Manlius Torquatus

Titus Manlius Imperiosus Torquatus was a famous politician and general of the Roman Republic. He had an outstanding career; being consul three times in 347, 344 and 340 BC, and dictator three times 353, 349 and 320 BC. He was one of the early heroes of the Republic, alongside Cincinnatus, Cornelius Cossus, Furius Camillus, or Valerius Corvus. 

Young Manlius being put to death by Jean-Simon Berthélemy, 1785.

Fight to the Death

In 361 BC, Rome was fighting aginst the Gauls. During a lull in battle, a huge Gaul proposed that the war should be settled by single combat between him and one of the Romans. A brave Roman called Titus Manlius volunteered and killed the huge Gaul, taking the gold torque from around his neck. This earned him the cognomen Torquatus.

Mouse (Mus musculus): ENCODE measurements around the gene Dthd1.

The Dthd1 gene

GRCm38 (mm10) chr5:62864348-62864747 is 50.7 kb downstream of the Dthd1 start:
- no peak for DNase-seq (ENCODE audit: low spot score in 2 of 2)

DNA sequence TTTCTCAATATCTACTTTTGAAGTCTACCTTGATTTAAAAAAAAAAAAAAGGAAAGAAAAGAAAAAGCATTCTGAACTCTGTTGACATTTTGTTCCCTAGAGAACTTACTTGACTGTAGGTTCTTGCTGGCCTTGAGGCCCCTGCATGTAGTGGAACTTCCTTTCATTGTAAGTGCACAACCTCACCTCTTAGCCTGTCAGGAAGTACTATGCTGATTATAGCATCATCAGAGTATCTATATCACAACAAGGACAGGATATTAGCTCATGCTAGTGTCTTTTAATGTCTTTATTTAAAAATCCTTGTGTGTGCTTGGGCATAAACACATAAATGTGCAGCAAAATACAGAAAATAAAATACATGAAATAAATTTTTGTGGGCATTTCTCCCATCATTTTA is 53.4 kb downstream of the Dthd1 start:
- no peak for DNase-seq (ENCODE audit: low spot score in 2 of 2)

Manlius’ duel against the Gaul by Ludwig Refinger, mid-16th century.

Manlian Discipline

Twenty years later, the Romans were fighting against the Latins and Manlius Torquatus’ son was in the army that his father commanded as consul. The general ordered his troops not to engage with the enemy without being given orders.

However, his son was provoked by the Latins and challeneged one of them to single combat. The younger Manlius won the duel and brought the spoils back to his father. But because he had disobeyed not only his father but the consul and commander of the army, Torquatus ordered his son be arrested and put to death.

The death of Young Manlius by Ferdinand Bol, 1661–64.